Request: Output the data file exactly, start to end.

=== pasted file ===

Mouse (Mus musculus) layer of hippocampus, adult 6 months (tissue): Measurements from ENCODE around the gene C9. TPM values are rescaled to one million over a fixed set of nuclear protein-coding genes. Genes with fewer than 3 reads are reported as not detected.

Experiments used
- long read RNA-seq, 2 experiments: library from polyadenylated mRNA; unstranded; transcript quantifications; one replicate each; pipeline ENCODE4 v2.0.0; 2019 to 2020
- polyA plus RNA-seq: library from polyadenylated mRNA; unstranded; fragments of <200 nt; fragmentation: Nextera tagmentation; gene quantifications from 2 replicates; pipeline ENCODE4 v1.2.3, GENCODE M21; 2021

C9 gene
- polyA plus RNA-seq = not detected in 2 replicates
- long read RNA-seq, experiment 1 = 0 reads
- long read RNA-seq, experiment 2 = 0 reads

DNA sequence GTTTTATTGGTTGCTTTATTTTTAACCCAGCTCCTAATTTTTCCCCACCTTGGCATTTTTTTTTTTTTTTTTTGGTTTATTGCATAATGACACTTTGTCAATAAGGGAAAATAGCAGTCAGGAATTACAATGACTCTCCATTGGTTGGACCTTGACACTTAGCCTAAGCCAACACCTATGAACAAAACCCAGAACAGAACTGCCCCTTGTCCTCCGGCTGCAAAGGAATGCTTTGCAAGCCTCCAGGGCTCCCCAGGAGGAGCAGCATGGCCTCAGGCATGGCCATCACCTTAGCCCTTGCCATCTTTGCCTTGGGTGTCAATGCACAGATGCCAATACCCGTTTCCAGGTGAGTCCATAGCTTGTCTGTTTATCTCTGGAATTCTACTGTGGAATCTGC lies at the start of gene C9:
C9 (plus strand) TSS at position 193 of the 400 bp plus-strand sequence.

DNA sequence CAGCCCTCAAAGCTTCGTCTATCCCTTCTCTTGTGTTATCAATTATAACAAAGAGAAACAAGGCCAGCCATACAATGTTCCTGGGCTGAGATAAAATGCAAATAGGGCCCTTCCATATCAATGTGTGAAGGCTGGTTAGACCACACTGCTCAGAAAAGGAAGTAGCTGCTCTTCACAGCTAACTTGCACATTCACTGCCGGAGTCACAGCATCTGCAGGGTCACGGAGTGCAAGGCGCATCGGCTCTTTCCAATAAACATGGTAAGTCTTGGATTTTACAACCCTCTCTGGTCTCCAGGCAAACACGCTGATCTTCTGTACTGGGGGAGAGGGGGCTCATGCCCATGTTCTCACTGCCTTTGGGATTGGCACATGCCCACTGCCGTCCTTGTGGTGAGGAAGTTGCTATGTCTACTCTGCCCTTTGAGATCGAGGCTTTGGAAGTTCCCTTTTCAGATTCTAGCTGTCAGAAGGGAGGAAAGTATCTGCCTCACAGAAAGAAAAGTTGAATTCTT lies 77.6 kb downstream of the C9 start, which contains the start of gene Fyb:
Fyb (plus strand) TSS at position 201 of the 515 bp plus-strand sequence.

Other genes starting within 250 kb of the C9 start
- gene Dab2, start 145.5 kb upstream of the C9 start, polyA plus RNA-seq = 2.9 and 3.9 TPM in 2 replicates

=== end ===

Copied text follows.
Mouse (Mus musculus) layer of hippocampus, adult 6 months (tissue): Measurements from ENCODE around the gene C9. TPM values are rescaled to one million over a fixed set of nuclear protein-coding genes. Genes with fewer than 3 reads are reported as not detected.

Experiments used
- long read RNA-seq, 2 experiments: library from polyadenylated mRNA; unstranded; transcript quantifications; one replicate each; pipeline ENCODE4 v2.0.0; 2019 to 2020
- polyA plus RNA-seq: library from polyadenylated mRNA; unstranded; fragments of <200 nt; fragmentation: Nextera tagmentation; gene quantifications from 2 replicates; pipeline ENCODE4 v1.2.3, GENCODE M21; 2021

C9 gene
- polyA plus RNA-seq = not detected in 2 replicates
- long read RNA-seq, experiment 1 = 0 reads
- long read RNA-seq, experiment 2 = 0 reads

DNA sequence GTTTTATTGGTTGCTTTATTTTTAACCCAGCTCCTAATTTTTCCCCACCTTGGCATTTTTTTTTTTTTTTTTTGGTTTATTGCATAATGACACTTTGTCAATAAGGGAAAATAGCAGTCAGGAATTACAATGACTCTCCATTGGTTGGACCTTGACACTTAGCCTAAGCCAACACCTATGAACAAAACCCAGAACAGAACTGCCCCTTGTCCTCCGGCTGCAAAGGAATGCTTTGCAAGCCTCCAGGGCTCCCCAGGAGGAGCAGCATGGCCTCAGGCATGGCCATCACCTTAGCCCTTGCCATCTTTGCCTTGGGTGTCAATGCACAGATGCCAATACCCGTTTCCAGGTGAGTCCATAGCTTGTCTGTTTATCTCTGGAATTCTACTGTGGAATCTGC lies at the start of gene C9:
C9 (plus strand) TSS at position 193 of the 400 bp plus-strand sequence.

DNA sequence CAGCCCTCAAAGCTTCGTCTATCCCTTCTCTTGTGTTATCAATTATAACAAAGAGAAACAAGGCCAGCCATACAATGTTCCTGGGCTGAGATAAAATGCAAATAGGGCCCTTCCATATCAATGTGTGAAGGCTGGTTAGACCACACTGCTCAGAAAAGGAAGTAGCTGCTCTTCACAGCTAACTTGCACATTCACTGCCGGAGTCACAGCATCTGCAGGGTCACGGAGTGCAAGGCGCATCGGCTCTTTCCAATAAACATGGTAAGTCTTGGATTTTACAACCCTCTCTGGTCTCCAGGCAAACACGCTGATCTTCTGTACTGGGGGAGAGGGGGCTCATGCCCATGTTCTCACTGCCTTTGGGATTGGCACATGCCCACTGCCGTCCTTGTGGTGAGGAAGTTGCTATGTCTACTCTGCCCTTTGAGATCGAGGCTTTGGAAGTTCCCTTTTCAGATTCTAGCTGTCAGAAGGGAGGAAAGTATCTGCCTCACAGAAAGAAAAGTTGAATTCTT lies 77.6 kb downstream of the C9 start, which contains the start of gene Fyb:
Fyb (plus strand) TSS at position 201 of the 515 bp plus-strand sequence.

Other genes starting within 250 kb of the C9 start
- gene Dab2, start 145.5 kb upstream of the C9 start, polyA plus RNA-seq = 2.9 and 3.9 TPM in 2 replicates